South Africa hopes to get some doses of Johnson & Johnson’s (J&J) Covid-19 vaccine before the end of this week, says Department of Health deputy director-general Anban Pillay.
In an interview with the SABC, Pillay said the J&J vaccine has shown in trials to be highly effective in preventing hospitalisation and death, and said it was an advantage that it was a one-shot vaccine that could be stored at fridge temperatures.
However, he did not indicate how many doses of the vaccine country is likely to receive, while the vaccine has not yet received official authorisation from regulator Sahpra.
President Cyril Ramaphosa previously said that South Africa had secured nine million J&J doses that were due to start arriving in the second quarter of 2021.
On Sunday (7 February), the Department of Health said that it would put the distribution of a million Oxford/AstraZeneca vaccines on hold, citing concerns around its efficacy.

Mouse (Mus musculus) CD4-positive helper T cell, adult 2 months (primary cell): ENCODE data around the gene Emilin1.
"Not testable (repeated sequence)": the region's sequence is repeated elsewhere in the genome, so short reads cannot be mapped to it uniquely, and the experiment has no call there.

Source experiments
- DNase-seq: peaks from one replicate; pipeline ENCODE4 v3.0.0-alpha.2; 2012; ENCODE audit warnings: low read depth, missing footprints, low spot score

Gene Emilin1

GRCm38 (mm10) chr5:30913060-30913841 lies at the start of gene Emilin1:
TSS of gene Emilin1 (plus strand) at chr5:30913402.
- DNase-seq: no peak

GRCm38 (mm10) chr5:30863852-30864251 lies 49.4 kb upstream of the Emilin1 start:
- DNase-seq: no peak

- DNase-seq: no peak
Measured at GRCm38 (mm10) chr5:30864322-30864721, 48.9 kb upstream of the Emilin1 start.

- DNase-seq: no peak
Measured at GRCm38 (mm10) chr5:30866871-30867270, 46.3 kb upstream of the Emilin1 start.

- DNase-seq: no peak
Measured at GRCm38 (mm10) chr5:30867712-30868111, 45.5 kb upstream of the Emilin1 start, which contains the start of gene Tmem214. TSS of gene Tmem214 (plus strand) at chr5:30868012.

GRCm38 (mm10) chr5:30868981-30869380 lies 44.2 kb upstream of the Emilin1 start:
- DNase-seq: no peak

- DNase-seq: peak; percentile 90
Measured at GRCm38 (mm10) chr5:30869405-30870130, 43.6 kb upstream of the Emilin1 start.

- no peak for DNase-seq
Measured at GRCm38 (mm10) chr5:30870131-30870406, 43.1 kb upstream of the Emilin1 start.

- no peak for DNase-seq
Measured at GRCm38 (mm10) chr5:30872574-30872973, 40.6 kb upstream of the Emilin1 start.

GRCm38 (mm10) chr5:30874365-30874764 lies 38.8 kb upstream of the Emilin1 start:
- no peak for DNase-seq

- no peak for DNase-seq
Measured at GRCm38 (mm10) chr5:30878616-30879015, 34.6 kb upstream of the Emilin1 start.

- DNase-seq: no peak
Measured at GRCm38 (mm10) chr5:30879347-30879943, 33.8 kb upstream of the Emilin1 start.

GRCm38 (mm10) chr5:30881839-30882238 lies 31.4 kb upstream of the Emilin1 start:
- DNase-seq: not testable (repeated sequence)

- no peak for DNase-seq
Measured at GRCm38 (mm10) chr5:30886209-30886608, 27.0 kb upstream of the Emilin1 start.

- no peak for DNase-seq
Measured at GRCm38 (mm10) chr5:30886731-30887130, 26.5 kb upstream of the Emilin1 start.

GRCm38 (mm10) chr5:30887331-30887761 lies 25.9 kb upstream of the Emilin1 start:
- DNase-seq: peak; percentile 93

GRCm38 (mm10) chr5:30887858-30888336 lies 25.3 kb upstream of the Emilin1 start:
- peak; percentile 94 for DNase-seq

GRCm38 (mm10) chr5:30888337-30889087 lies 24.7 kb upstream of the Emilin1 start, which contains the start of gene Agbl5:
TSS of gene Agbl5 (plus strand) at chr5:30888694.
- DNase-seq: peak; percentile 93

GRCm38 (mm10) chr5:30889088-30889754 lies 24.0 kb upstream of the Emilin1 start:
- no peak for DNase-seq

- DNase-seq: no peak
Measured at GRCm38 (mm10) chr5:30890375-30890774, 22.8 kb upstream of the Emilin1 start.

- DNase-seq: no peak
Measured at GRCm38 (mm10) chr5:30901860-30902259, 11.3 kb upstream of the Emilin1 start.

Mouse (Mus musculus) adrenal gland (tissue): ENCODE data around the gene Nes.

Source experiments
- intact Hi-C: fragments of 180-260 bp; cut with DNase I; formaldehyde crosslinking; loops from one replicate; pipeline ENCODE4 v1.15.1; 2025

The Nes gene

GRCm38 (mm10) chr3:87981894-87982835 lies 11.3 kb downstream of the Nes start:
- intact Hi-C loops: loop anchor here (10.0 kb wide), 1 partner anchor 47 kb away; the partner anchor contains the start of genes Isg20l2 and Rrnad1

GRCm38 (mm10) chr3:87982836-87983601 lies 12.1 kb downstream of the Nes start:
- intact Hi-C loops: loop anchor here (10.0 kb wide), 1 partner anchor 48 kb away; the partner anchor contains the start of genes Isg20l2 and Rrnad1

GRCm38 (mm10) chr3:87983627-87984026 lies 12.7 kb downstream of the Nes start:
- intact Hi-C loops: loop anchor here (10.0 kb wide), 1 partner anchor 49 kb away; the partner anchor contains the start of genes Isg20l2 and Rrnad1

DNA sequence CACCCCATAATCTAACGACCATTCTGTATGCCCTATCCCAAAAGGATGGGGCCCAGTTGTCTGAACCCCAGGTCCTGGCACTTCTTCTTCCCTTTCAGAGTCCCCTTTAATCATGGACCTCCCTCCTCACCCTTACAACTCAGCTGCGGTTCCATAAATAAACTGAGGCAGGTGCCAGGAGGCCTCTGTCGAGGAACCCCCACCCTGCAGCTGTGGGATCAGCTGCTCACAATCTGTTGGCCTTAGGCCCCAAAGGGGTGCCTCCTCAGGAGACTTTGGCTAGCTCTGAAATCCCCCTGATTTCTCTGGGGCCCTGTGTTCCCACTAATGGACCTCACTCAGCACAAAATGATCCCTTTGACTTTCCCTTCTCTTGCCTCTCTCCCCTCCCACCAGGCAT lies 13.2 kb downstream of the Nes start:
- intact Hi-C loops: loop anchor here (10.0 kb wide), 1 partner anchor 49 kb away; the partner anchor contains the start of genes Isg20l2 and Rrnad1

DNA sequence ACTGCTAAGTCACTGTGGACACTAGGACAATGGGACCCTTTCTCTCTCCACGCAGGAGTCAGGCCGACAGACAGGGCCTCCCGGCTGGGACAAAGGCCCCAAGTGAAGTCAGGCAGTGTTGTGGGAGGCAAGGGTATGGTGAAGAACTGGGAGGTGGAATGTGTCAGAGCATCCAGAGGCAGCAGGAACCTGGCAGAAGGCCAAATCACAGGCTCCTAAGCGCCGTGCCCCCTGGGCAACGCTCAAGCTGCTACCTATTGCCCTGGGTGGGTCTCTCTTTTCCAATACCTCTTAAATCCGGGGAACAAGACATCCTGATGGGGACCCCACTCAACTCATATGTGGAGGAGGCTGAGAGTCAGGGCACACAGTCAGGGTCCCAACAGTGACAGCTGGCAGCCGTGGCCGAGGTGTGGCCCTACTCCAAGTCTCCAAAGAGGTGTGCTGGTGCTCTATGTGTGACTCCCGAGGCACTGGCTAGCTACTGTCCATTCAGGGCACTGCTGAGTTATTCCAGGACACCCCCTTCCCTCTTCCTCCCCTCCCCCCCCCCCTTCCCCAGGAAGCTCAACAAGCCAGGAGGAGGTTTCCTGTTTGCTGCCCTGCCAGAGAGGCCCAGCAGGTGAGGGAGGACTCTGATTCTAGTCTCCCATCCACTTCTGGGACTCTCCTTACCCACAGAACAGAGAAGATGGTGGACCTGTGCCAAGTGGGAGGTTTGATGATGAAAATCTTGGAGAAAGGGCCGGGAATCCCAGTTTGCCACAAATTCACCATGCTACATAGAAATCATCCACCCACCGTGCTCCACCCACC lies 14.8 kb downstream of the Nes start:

Professor of Vaccinology at Wits University, Shabir Madhi, said that a vaccine trial done by his team found that there is no proof of the vaccine’s full efficacy against the local variant of Covid-19.
Madhi said that up until the end of October 2020, the vaccine showed ‘potential’ and individuals who took a single dose were 75% less likely to be infected.
However, the emergence of the 501.V2 variant in South Africa means that the Oxford/AstraZeneca vaccine is not as effective.
"When we analysed individuals in terms of how well the vaccine worked against the variant, there was very little difference between the vaccine group and placebo group," Madhi said.
"However Covid vaccines really remain the only sustainable option of reducing risk of severe disease and death."
Professor Salim Abdool Karim, one of South Africa’s leading Covid-19 experts, said there is hope that the Johnson & Johnson vaccine will show a smaller decline in efficacy against the variant, making it a plausible choice for rollout.